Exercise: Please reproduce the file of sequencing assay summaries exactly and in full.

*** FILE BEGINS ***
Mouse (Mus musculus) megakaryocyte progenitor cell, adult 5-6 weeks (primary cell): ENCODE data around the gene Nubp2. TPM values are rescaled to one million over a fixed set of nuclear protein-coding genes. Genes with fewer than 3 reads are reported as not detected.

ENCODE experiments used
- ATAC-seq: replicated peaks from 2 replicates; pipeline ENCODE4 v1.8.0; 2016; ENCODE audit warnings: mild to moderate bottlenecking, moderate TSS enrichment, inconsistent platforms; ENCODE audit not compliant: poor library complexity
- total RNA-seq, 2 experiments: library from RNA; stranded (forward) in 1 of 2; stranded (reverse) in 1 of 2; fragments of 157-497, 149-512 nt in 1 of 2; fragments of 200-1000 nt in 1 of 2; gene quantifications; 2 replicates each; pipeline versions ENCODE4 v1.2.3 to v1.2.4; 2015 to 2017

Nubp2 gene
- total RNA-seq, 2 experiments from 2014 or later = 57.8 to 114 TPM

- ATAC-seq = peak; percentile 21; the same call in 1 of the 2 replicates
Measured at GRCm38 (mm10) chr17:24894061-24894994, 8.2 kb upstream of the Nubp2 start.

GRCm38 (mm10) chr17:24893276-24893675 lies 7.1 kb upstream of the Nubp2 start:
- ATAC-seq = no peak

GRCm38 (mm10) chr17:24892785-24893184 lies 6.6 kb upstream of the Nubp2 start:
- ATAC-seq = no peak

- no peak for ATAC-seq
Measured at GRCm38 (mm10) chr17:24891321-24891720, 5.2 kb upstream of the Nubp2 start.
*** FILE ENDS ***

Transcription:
Mouse (Mus musculus) megakaryocyte progenitor cell, adult 5-6 weeks (primary cell): ENCODE data around the gene Nubp2. TPM values are rescaled to one million over a fixed set of nuclear protein-coding genes. Genes with fewer than 3 reads are reported as not detected.

ENCODE experiments used
- ATAC-seq: replicated peaks from 2 replicates; pipeline ENCODE4 v1.8.0; 2016; ENCODE audit warnings: mild to moderate bottlenecking, moderate TSS enrichment, inconsistent platforms; ENCODE audit not compliant: poor library complexity
- total RNA-seq, 2 experiments: library from RNA; stranded (forward) in 1 of 2; stranded (reverse) in 1 of 2; fragments of 157-497, 149-512 nt in 1 of 2; fragments of 200-1000 nt in 1 of 2; gene quantifications; 2 replicates each; pipeline versions ENCODE4 v1.2.3 to v1.2.4; 2015 to 2017

Nubp2 gene
- total RNA-seq, 2 experiments from 2014 or later = 57.8 to 114 TPM

- ATAC-seq = peak; percentile 21; the same call in 1 of the 2 replicates
Measured at GRCm38 (mm10) chr17:24894061-24894994, 8.2 kb upstream of the Nubp2 start.

GRCm38 (mm10) chr17:24893276-24893675 lies 7.1 kb upstream of the Nubp2 start:
- ATAC-seq = no peak

GRCm38 (mm10) chr17:24892785-24893184 lies 6.6 kb upstream of the Nubp2 start:
- ATAC-seq = no peak

- no peak for ATAC-seq
Measured at GRCm38 (mm10) chr17:24891321-24891720, 5.2 kb upstream of the Nubp2 start.